Paige Cockburn, ABC Australia, July 10, 2019
The NSW Government is investigating after Indigenous students claim they were laughed off stage at their western Sydney school while giving a NAIDOC dance performance.
Eight Year 12 pupils at Chifley College Senior Campus in Mt Druitt were left in tears last week after their traditional performance was cut short.
The Gadi Boorong group were halfway through their showcase in front of the entire school when they claim the music stopped and they were ushered off the stage.
Students said the crowd laughed at them, claim they heard racist remarks and were given various excuses as to why their performance was shut down.
Parent Jennifer Murray said her daughter had been performing and called her after the event.
“She was so emotional, and it was so disheartening to see her come home so distressed,” Ms Murray said.
“It was so inappropriate to stop the performance, especially during NAIDOC week … we love getting out there and sharing our culture but now a lot of the students never want to dance again now.”
NAIDOC Week runs from July 7 to 14 and celebrates the history, culture and achievements of Aboriginal and Torres Strait Islander peoples.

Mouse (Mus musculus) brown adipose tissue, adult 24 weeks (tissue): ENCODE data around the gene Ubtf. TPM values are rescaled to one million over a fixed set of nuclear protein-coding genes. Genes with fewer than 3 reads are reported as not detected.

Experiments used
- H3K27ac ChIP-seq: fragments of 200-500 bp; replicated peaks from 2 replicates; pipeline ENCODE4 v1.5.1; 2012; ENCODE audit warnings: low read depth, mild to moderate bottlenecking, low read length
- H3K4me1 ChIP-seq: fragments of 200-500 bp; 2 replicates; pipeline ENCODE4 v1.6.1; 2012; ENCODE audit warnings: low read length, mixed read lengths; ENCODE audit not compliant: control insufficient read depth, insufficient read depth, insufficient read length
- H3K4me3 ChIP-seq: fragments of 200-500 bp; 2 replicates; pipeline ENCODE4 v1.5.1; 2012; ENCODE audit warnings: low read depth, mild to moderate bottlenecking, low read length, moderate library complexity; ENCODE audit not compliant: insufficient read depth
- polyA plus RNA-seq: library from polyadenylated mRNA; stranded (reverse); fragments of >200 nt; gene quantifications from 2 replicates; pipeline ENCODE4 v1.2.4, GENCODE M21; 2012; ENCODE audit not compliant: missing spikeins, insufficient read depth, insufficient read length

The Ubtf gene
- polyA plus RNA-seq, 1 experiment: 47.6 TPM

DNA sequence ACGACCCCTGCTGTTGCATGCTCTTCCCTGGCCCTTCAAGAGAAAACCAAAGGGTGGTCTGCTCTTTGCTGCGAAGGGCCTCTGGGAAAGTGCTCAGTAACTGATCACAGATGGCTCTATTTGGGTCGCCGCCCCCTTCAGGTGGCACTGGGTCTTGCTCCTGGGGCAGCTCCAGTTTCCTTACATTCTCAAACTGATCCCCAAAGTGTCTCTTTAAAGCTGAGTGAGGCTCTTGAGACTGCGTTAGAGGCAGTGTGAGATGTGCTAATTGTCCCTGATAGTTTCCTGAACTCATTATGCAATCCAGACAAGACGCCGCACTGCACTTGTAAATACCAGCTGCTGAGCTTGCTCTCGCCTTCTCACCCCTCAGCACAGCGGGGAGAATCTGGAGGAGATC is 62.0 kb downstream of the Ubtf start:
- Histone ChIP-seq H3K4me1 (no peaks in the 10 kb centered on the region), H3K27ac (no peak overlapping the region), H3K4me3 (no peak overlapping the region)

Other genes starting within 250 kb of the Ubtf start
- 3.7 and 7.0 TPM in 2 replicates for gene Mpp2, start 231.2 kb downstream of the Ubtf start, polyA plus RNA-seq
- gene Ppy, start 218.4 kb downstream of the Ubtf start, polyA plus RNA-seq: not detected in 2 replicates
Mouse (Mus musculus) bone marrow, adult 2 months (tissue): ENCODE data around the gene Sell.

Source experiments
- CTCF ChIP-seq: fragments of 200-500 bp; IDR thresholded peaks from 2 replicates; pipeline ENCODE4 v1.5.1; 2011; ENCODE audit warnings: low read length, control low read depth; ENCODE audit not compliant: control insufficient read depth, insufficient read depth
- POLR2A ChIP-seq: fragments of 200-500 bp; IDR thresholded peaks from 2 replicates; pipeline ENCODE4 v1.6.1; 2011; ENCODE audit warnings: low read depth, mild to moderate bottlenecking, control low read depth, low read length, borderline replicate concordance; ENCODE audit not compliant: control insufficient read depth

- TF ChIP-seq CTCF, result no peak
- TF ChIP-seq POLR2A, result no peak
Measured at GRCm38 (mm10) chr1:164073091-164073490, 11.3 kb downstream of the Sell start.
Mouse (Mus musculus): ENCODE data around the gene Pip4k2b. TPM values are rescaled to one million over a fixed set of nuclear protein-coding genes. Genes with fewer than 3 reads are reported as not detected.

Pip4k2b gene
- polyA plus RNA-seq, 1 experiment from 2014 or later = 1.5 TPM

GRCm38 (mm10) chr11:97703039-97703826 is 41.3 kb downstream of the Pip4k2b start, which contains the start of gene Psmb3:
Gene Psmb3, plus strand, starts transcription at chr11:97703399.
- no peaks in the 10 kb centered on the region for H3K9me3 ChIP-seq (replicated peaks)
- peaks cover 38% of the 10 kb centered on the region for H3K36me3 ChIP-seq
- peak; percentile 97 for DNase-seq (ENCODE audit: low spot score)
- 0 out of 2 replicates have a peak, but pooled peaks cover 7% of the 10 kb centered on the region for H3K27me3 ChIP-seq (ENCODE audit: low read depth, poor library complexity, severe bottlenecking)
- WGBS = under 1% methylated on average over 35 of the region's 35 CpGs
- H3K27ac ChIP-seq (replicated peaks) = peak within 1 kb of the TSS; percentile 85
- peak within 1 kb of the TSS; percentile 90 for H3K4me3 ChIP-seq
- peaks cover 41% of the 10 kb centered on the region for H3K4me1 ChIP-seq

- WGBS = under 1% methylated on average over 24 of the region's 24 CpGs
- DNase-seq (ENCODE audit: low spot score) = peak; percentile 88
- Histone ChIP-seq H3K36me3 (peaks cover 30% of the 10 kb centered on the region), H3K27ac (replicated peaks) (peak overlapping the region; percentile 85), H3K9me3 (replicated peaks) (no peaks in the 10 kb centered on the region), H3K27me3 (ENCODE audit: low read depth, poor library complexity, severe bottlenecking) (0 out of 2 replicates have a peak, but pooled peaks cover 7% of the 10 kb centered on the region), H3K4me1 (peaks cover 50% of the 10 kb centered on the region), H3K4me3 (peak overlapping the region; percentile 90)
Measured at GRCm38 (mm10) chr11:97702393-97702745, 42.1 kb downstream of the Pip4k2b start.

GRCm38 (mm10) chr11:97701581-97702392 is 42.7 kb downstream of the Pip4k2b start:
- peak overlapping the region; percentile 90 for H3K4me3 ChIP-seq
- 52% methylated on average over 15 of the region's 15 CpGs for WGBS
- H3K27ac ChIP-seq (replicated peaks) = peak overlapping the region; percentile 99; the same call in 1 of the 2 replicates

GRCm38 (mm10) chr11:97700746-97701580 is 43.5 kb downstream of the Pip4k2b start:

The Department of Education told the ABC the performance was interrupted due to an unintentional “technical glitch”.
“Department staff at the event did not witness the allegations you have made in your enquiry,” a spokesperson said.
“However, the school and the department do not tolerate racism.
“Chifley College Senior Campus prides itself on being a diverse and harmonious school. Any allegation of racism will be looked into.”
One student involved in the dance took to Facebook to vent their frustration.
“Have students call out to my friends & call them ‘Abo’ because they were picking leaves off a tree for a traditional dance,” they posted.
“Have the crowd laugh in our faces … made us look so unprofessional.”
Former student Dolie Ufi, whose cousin attends Chifley College Senior Campus, started a Change.org petition after the incident, which now has close to 30,000 signatures.
The ABC has been told tensions over the dance were so high, a meeting was held between parents, the NSW Department of Education and the Anti-Discrimination Board NSW on Friday.
“The kids know what happened, they were there,” Ms Ufi said.
“At the end of the day, they deserve to be heard.”
On Wednesday, a school student told the ABC a fellow student interrupted the dancers at the direction of a teacher who said the performance was over.
“[They] walked out of the hall angry and upset at the teachers and us which was understandable because we accidentally interrupted them … after the assembly I apologised to all of them,” she said.